“I think there’s a lot of athleticism and a lot of potential,” he continued. “What we need to do is take the potential that exists and hone it, perfect it and teach them some of the skills, organization, discipline and structure that is necessary to have success not only on the football field but off of it as well.”
Prior to taking over at West, Rodriguez was the defensive coordinator at Walter Payton College Prep in Chicago, which made the IHSA playoffs six consecutive seasons. Last year, the Grizzlies went 8-2, won the Heartland Conference championship, advanced to the CPS semifinals and also to the Class 5A state playoffs.
“I came into Payton as part of a new staff,” he recalled. “We had a new offense and a new defense, so it’s understanding the way to teaching the offense and the defense, taking one step at a time and instilling confidence in the players so they can play fast and know what they need to do. A lot of the correlation between Payton and Proviso West is that we really need to come in and learn the basics and the fundamentals of the game, teach that and go from there. “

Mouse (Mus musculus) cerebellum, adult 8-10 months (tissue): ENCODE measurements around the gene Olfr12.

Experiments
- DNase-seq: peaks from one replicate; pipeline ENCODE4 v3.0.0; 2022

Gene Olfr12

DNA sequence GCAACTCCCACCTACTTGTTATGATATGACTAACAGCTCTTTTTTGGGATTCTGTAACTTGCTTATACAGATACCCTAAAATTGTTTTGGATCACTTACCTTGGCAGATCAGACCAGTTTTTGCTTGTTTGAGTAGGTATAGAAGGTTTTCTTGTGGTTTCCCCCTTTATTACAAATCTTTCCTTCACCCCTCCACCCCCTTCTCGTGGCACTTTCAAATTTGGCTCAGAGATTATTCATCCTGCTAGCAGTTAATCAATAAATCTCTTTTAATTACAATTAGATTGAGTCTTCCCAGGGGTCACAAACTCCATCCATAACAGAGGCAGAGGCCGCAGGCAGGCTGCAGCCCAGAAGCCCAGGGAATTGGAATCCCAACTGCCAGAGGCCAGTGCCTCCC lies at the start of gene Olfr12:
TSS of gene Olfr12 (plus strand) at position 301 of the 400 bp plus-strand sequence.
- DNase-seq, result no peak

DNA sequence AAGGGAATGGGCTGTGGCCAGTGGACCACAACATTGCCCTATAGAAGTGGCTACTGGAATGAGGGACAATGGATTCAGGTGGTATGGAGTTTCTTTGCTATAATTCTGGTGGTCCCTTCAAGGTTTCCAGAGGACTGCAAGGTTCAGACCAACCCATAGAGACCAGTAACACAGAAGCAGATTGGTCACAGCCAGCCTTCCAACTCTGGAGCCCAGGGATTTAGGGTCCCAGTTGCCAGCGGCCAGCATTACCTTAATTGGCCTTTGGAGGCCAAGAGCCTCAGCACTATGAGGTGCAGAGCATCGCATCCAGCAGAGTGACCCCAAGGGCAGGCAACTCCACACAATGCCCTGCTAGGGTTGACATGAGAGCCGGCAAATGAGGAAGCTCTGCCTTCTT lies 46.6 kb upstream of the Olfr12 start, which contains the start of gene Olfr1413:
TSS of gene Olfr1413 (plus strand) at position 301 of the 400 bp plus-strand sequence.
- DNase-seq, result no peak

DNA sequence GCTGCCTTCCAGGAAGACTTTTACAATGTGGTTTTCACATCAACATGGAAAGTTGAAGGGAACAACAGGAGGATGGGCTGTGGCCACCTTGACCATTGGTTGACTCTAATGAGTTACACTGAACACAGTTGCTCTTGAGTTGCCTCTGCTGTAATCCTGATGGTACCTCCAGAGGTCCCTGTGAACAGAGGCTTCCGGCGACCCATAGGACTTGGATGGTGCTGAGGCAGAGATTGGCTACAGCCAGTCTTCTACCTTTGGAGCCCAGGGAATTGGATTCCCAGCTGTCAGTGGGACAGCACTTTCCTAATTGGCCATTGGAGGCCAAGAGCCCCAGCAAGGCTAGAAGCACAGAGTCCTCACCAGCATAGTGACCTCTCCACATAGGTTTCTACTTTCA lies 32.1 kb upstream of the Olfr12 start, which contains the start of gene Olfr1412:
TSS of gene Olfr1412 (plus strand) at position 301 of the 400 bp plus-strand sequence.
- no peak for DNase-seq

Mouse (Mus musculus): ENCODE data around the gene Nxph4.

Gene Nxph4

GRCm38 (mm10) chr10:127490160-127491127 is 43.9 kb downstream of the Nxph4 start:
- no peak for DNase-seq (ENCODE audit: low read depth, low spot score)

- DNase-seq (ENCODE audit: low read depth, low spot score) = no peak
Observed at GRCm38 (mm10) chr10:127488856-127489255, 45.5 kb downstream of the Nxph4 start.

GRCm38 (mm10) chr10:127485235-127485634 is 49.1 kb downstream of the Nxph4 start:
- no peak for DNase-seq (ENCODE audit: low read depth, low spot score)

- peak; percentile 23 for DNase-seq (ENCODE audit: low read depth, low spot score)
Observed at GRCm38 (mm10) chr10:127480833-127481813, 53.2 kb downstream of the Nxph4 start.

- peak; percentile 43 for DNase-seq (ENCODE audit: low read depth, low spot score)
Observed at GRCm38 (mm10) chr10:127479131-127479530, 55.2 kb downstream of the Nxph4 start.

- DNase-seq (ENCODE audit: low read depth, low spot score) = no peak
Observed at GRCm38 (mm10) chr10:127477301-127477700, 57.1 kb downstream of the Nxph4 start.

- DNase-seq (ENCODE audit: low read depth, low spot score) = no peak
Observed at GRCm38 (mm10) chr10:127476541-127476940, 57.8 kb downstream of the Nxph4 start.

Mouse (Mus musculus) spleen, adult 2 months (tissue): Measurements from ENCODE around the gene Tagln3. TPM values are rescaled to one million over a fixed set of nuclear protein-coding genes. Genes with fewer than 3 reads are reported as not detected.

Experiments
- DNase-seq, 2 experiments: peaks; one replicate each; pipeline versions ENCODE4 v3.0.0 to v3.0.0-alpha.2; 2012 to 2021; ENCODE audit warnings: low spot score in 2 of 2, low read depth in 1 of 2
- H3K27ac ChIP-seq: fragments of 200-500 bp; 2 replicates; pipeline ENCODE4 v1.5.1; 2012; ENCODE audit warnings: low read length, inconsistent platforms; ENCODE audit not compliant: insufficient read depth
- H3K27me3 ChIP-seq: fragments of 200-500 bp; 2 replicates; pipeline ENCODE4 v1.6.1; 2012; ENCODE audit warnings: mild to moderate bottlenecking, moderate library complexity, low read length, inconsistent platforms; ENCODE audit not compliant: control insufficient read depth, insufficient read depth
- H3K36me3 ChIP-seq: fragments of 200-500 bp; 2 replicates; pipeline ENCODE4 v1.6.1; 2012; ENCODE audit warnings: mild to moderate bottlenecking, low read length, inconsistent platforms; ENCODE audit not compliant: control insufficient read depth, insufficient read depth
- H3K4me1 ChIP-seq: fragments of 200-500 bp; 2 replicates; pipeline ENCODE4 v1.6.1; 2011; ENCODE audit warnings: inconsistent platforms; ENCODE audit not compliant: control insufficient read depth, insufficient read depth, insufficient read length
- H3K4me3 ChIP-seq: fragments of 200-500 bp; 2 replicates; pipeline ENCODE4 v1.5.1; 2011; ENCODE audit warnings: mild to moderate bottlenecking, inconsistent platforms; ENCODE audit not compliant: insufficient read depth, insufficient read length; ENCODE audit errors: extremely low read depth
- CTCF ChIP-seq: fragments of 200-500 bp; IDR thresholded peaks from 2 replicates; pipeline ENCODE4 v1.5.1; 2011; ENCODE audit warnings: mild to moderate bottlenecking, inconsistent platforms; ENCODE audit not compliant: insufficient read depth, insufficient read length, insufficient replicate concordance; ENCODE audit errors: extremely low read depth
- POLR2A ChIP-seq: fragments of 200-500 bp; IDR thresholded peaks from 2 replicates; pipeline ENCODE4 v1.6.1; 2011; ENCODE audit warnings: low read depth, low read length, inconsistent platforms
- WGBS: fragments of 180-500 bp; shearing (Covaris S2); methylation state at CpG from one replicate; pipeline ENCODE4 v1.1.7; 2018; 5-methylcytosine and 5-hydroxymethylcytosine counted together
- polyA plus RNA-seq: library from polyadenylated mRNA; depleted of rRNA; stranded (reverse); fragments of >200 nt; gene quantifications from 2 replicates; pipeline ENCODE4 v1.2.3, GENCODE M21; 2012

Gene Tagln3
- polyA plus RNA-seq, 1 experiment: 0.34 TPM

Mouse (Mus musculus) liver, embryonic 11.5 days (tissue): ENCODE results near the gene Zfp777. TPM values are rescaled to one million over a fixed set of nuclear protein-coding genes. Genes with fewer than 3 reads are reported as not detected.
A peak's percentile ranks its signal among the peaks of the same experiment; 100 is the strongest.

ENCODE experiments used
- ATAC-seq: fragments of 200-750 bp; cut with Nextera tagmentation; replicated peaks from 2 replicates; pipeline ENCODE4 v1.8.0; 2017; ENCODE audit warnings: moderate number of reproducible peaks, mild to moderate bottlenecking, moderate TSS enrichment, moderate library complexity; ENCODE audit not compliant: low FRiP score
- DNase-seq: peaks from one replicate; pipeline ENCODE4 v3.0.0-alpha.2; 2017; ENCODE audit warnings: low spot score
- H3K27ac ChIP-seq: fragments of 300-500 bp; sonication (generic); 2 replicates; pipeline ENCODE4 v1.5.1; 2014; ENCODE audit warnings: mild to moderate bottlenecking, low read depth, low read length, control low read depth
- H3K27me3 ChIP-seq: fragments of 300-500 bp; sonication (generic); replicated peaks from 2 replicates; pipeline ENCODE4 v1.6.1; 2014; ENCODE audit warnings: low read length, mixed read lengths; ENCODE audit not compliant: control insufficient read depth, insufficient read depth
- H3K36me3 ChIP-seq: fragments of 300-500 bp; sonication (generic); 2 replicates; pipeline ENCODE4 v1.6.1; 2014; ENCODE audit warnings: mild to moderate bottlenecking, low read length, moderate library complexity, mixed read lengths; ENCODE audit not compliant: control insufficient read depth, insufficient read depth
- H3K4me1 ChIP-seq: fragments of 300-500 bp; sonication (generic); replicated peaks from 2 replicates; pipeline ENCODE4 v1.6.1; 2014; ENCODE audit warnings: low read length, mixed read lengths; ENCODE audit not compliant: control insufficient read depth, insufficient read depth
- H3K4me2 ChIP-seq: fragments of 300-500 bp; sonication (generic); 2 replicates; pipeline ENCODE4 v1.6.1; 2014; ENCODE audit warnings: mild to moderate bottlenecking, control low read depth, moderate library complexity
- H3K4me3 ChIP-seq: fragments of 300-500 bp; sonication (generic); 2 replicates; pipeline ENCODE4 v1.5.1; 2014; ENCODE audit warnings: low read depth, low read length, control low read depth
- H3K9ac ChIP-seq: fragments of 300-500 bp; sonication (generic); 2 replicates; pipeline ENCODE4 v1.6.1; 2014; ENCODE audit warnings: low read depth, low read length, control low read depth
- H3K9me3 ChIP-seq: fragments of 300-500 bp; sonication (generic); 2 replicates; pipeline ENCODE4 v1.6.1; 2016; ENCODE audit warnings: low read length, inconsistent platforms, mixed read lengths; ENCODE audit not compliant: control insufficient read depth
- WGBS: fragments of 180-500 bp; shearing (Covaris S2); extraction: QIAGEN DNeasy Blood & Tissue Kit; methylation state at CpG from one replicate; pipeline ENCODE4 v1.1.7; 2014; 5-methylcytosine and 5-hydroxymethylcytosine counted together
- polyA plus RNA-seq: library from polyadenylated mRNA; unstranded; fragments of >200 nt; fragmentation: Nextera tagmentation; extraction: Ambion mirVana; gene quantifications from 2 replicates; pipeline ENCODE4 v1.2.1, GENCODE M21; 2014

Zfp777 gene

Rodriguez has had summer practices sessions with his new players over the past few weeks. Most prep teams also take part in 7-on-7 events against other squads, but the Panthers haven’t participated in any 7-on-7’s this summer.
“That’s been by design,” he said. “We’ve got a new offense and a new defense, so rather than just go out there and kind of run around and see who can be an athlete, we’ve got athletes. What we need is football players learning the system, learning our offense, learning our defense, and learning the fundamentals.